I read this booklet written by Robert Munger, a Presbyterian minister, once wrote a small booklet titled “My Heart, Christ’s Home.” In story form, he depicts Jesus being welcomed into our hearts as a guest. As Jesus explores each room, and even the hidden hall closet, Munger makes the case that when believers invite Jesus into their lives, He ought to occupy every aspect of it. Munger asks, “If your heart were a home, would Jesus Christ be an honoured guest or would he be a permanent resident?”

In chapter 3 of Ephesians, Paul prays that Christ takes up a permanent residence in their hearts and in their church. How are we supposed to pray for the church? We know we should, but what should our prayers be like? Here Paul shows us how. He asks that the Ephesians be strengthened with power through the Lord’s glorious riches. He acknowledges that if a church is to be strong in the midst of adversity and attacks by the enemy, it can only happen by God’s strength and power (verse 16). He then moves to pray for the church which is the inner being, or inner self. Some portions of Scripture emphasize prayer for our physical self. Here,

Paul prays for something deeper. He prays that Christ may dwell in their faithful hearts (verse 17). The word “dwell” connotes the idea of abiding forever. Paul prays that these believers will be rooted and established in love (verse 17). Using both an agricultural and an architectural term he drives home the point: the deeper the roots the higher the tree. The stronger the foundation the more fortified the structure. He concludes by praying that the depths of the richness of God’s grace, love, and greatness be lifted high in the church and throughout all generations (verses 18–21).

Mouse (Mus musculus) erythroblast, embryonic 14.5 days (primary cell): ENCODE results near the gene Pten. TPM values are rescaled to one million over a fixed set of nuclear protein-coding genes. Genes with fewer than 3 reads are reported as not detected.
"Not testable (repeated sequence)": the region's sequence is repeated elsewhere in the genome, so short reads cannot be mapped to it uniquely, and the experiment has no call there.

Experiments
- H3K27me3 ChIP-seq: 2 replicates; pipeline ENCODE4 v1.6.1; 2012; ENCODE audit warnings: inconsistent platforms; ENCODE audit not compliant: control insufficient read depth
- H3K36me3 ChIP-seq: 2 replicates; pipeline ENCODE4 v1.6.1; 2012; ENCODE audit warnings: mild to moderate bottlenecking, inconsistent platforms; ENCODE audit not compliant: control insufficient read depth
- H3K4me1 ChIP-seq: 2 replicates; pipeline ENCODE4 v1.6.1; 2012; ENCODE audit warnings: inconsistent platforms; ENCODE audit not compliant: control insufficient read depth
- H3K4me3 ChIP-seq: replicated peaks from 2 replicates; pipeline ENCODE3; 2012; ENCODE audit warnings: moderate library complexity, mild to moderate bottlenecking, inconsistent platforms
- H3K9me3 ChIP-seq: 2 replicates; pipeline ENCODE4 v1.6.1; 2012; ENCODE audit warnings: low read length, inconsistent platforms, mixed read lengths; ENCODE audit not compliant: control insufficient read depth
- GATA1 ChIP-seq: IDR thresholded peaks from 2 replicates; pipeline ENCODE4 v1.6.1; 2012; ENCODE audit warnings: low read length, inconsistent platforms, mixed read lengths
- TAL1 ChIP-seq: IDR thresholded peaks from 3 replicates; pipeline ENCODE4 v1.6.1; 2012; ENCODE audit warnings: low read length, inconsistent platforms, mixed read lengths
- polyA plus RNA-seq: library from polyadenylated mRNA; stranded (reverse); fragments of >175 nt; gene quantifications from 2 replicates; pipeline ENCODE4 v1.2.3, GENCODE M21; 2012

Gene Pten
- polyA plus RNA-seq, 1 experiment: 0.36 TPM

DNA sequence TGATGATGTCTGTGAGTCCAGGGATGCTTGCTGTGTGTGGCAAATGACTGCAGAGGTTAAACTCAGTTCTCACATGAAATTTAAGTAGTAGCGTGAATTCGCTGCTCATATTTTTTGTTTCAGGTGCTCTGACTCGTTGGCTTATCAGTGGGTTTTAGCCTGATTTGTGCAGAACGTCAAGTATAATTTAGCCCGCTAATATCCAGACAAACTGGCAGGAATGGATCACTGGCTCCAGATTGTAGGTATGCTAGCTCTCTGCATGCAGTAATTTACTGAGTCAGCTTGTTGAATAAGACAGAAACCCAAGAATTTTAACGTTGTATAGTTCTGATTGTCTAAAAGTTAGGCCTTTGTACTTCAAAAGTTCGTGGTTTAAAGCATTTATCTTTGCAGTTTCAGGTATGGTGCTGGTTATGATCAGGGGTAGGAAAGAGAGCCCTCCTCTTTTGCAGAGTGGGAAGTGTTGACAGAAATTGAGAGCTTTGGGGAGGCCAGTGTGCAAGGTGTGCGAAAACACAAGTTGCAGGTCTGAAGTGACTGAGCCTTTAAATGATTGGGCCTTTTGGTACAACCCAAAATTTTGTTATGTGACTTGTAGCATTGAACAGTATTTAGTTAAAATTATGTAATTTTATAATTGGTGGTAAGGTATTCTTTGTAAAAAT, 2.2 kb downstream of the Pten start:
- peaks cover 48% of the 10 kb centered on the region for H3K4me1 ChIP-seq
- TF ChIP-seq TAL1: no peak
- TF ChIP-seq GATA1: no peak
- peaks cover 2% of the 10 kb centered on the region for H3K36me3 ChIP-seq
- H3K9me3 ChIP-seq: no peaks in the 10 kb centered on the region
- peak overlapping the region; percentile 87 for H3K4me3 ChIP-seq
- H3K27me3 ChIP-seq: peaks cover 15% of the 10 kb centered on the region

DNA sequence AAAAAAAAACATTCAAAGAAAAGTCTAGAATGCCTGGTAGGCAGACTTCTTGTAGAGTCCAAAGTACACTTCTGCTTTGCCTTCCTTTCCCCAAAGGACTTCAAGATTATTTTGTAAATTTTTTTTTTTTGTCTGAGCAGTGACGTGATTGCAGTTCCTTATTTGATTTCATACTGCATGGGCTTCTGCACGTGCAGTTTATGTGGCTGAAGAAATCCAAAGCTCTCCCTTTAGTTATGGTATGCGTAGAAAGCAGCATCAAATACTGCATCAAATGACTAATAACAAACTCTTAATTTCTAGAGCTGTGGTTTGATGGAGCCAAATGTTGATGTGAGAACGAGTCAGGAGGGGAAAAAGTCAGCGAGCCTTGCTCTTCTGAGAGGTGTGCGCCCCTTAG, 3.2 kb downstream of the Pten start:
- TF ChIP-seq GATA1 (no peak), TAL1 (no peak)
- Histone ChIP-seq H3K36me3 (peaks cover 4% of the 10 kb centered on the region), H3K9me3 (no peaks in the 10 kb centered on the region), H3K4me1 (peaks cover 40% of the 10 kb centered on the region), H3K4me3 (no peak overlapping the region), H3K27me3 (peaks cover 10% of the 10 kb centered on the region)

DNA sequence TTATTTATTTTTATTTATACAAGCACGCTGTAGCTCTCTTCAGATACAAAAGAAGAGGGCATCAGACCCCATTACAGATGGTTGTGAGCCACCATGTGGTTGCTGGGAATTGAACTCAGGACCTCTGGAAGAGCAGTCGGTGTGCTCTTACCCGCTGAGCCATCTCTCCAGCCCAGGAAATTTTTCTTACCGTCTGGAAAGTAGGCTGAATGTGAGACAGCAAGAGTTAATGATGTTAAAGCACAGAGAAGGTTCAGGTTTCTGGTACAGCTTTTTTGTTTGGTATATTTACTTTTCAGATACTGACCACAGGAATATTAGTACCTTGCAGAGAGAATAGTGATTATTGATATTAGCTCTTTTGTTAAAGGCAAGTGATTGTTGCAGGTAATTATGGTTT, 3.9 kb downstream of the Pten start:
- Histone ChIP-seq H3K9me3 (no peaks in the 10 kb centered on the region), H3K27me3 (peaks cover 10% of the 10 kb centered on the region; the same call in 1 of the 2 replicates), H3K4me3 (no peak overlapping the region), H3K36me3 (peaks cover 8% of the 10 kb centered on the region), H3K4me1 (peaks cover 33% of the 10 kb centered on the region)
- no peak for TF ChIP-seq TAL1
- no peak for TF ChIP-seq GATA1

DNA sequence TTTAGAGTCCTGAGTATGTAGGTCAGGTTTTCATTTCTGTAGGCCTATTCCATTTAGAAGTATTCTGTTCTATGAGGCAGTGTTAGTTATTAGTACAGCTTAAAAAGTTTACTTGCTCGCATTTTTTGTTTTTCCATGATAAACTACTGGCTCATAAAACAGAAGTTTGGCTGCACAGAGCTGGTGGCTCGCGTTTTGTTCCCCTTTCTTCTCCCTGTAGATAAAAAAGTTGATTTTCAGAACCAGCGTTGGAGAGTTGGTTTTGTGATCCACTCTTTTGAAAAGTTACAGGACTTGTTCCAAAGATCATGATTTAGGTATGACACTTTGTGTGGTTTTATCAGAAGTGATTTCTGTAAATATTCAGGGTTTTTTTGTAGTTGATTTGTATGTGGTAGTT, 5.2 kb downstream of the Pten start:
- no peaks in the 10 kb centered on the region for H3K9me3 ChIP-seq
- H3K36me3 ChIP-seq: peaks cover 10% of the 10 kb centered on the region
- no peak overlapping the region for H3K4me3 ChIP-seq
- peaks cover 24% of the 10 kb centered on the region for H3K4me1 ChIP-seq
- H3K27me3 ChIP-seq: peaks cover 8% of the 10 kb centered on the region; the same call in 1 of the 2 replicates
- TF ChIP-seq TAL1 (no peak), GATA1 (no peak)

Read the Scriptures and spend time in prayer, asking Christ to dwell in your life and in the life of the church. Pray that He will not be just an honoured guest but a permanent resident.

Let us Pray

Father, we want you to permeate every area of our lives, for nothing is set apart from you. Consecrate our work, our home, our leisure, and our relationship to you. Teach us to worship you in all we do.

Author: Godfrey Gregg

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